As the shadows crept across centre court, doubts circled around David Ferrer's favouritism for a record fourth Heineken Open title.
Ferrer may have taken his first step towards history with a 6-4 2-6 6-3 second round win over Taipei's Lu Yen-Hsun, but in his maiden appearance of 2013, the three-time defending champion was severely tested in the near two-hour dogfight.
While some will attribute Ferrer's surprisingly sluggish start to early-season rust, he will need to swiftly regain form, if he is to become the first man in 46 years to win four consecutive titles in Auckland.
Some powerhouse contenders are waiting to preserve Australian legend Roy Emerson's long-held record and leave Ferrer tied with New Zealand great Onny Parun, who won here in 1973, 75 and 76.
In a high-class centre court match, world No 60 Lu had Ferrer battling the odds.
Lu didn't fear the world No 5. He had the Spaniard scampering, breaking him once in the captivating 51-minute first set and then twice in the second to force a deciding third set no-one had predicted.
The capacity crowd warmed to underdog. They couldn't have asked for more.
This was meant to be a stroll in the park for the top seed. Lu had other ideas, proving the tournament is anything but a foregone conclusion.
Wearing his traditional bandana and displaying quick wrists from the baseline, Ferrer never seemed comfortable.
One suspected he would pull away after breaking in the fourth game of the final set but he couldn't shake the unlikely challenger. Lu broke once more and, even though a remarkable upset always appeared out of reach, the crowd's standing ovation painted the picture of a titanic struggle.
Ferrer's 21 win-five loss record in Auckland, and eighth appearance in the final eight, is impressive, but Lu's efforts will have given Slovakia's Lukas Lacko a timely confidence boost for Thursday's quarter-finals.
HAAS SHOWS HIS CLASS
Earlier, third seed Tommy Haas put on exhibition in his straight sets cakewalk over Igor Sijsling to set up a world-class quarter-final showdown with spectacular Frenchman Gael Monfils tomorrow.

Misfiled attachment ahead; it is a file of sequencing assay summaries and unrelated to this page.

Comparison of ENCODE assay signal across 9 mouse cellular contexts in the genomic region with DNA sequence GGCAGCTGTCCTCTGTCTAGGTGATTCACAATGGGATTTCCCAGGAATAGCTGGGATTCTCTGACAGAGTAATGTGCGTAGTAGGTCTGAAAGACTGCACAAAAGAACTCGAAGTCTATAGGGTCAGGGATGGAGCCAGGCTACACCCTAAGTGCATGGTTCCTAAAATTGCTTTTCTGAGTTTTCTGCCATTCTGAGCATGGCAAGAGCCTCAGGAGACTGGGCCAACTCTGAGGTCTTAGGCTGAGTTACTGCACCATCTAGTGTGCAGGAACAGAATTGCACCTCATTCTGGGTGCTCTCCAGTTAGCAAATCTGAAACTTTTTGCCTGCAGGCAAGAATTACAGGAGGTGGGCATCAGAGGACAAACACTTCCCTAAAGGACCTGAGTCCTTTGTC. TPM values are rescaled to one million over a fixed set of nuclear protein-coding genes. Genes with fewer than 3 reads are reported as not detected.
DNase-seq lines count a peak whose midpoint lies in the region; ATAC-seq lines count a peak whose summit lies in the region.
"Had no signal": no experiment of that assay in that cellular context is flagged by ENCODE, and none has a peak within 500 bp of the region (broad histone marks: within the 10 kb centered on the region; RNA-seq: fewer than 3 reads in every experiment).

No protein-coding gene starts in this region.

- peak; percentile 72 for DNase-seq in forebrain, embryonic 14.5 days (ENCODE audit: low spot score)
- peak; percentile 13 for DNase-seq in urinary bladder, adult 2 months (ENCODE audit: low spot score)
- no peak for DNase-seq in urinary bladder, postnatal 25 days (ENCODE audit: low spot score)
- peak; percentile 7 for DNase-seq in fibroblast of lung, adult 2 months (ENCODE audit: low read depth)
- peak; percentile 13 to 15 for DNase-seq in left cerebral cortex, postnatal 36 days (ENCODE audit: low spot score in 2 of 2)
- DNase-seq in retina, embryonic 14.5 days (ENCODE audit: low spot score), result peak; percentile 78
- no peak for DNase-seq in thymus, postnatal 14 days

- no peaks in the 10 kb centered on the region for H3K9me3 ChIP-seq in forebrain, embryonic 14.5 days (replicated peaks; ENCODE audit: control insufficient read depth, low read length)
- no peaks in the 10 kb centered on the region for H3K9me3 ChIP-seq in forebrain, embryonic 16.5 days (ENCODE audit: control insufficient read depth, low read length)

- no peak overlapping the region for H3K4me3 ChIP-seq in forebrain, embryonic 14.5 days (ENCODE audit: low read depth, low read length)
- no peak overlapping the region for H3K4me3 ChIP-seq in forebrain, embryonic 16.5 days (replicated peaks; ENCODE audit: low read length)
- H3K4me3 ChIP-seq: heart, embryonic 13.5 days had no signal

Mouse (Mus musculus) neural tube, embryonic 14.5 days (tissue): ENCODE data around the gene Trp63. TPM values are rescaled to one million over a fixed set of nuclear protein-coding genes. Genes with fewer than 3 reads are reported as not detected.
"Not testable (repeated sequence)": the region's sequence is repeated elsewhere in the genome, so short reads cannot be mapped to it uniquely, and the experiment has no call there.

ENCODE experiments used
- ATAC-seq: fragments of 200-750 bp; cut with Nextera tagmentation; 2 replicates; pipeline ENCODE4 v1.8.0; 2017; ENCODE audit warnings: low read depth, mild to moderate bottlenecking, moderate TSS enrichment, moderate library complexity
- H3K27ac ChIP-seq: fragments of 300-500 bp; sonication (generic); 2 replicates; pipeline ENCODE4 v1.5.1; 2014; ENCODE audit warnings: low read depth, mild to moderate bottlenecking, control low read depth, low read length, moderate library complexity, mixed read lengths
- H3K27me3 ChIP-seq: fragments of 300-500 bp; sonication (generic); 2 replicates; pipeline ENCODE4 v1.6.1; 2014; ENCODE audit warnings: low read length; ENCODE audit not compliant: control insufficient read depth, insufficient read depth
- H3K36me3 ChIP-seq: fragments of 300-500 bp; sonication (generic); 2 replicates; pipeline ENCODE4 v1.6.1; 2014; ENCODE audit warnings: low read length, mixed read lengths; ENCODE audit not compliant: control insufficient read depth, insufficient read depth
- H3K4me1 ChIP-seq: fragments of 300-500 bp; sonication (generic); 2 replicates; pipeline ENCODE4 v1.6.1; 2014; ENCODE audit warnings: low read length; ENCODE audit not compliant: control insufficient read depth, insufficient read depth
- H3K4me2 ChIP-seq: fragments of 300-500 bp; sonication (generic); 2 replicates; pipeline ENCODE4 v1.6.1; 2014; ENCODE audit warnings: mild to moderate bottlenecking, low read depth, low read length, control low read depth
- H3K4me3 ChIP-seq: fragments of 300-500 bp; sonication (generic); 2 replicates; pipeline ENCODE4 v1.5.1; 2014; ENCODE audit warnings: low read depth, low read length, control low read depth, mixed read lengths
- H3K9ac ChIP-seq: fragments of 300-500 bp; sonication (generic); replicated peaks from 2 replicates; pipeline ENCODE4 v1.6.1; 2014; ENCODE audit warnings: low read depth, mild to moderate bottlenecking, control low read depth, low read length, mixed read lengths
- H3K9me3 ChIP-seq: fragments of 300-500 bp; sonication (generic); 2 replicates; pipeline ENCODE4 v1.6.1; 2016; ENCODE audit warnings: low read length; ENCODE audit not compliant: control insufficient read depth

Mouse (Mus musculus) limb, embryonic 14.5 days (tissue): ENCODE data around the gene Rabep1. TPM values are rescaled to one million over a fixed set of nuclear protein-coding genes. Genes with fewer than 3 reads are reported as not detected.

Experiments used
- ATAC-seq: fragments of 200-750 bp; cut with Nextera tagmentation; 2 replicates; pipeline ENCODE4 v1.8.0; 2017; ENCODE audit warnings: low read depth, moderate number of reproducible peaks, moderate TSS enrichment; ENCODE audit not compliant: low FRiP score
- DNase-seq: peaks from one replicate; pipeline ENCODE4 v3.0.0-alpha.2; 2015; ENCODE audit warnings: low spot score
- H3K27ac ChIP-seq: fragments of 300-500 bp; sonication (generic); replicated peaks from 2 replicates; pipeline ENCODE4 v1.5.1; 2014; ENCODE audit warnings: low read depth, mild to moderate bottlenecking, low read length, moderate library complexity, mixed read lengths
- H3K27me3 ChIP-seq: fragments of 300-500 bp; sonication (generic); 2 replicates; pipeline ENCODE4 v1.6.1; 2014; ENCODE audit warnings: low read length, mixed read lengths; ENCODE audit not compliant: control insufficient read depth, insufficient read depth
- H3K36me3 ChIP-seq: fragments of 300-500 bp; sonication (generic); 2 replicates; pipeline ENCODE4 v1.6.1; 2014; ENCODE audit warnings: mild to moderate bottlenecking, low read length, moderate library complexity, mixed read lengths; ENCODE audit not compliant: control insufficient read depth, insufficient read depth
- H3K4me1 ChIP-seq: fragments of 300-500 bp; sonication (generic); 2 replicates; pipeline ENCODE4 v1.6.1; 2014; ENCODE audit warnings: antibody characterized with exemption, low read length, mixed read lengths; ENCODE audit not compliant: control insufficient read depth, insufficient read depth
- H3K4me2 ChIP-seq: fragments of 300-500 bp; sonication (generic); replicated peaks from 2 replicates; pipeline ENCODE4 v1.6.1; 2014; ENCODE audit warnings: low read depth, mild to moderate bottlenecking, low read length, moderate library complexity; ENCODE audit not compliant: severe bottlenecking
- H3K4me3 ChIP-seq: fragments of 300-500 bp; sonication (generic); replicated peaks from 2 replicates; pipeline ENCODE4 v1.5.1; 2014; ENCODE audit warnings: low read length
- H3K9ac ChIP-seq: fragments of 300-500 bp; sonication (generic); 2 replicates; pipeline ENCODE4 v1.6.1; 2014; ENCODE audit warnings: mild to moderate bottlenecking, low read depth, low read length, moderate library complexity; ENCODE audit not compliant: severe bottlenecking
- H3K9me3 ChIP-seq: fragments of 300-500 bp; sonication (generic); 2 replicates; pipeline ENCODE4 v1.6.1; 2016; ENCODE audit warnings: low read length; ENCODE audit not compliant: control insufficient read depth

It had been 12 years since the former world No 2 German last appeared in Auckland, when he lost the final in 1999.
This 6-3 6-4 win was the perfect way to return.
At 34, and entering his 16th year on the tour, Haas has, clearly, lost none of his competitive drive, or damaging offensive game.
Fifty-six minutes was all the elder statesman, who appeared in superb touch, needed to book his place against Monfils.
Having started last year outside the top 200, Haas is enjoying a golden run, rising to 21 in the world.
He will again need to produce his best to stop Monfils' revival.
That should be the match of the day. Don't miss it.
He kept the entertainment to a minimum - with just one through the legs shot - but crowd-favourite Frenchman Monfils swiftly exposed Greg Jones to keep his colourful presence alive in Auckland.
After yesterday's torrid three set win, Monfils may have wanted to conserve energy. That's the impression he gave Australian surprise package Jones, who progressed after upsetting sixth seed Jurgen Melzer.
Monfils showed Jones was out of his depth, breaking him in the third game of each set and not dropping his own serve.
The former world No 7 needed just over one hour to claim the 6-4 6-2 win.
In a three-set marathon, former champion Philipp Kohlschreiber eventually defeated the determined spirit of Alejandro Falla to advance to his fifth quarter-final in Auckland.
Kohlschreiber, at times, looked a shadow of the player who won the Heineken Open in 2008 but the German's experience and class shone through in the 7-6 (4) 4-6 6-3 win. He will meet Belgian journeyman Xavier Malisse in tomorrow's final eight.
Played in scorching temperatures over 26 degrees, the two-hour 12 minutes slugfest featured many momentum shifts.
In his ninth appearance in Auckland, Kohlschreiber looked best when he stood tall and hit smoothly through the ball.
The second seed took the first set - after Falla failed to catalyse on a 4-2 tie breaker lead - but then double faulted at the end of the second set as the gallant Colombian battler launched a comeback.
The 29-year-old Kohlschreiber ramped up his aggression and accuracy in the deciding set, finally subduing the world No 53.
Earlier, in little over one hour, Sam Querrey outclassed last year's finalist, Olivier Rochus, 7-5 6-3 to advance to tomorrow's quarter-finals.
The well-rested world No 22 American, who, along with the other top four seeds enjoyed a first round bye, produced 18 aces - nine in each set - and only needed three breaks of serve to finish off his Belgian opponent.
Querrey's serve is a lethal asset.
He won 34 of his 36 first-serve points and varied his game well from there, coming to the net and pushing forehand winners.
The 25-year-old demonstrated why the remainder of tournament day sessions are sold out this week.
- Fairfax Media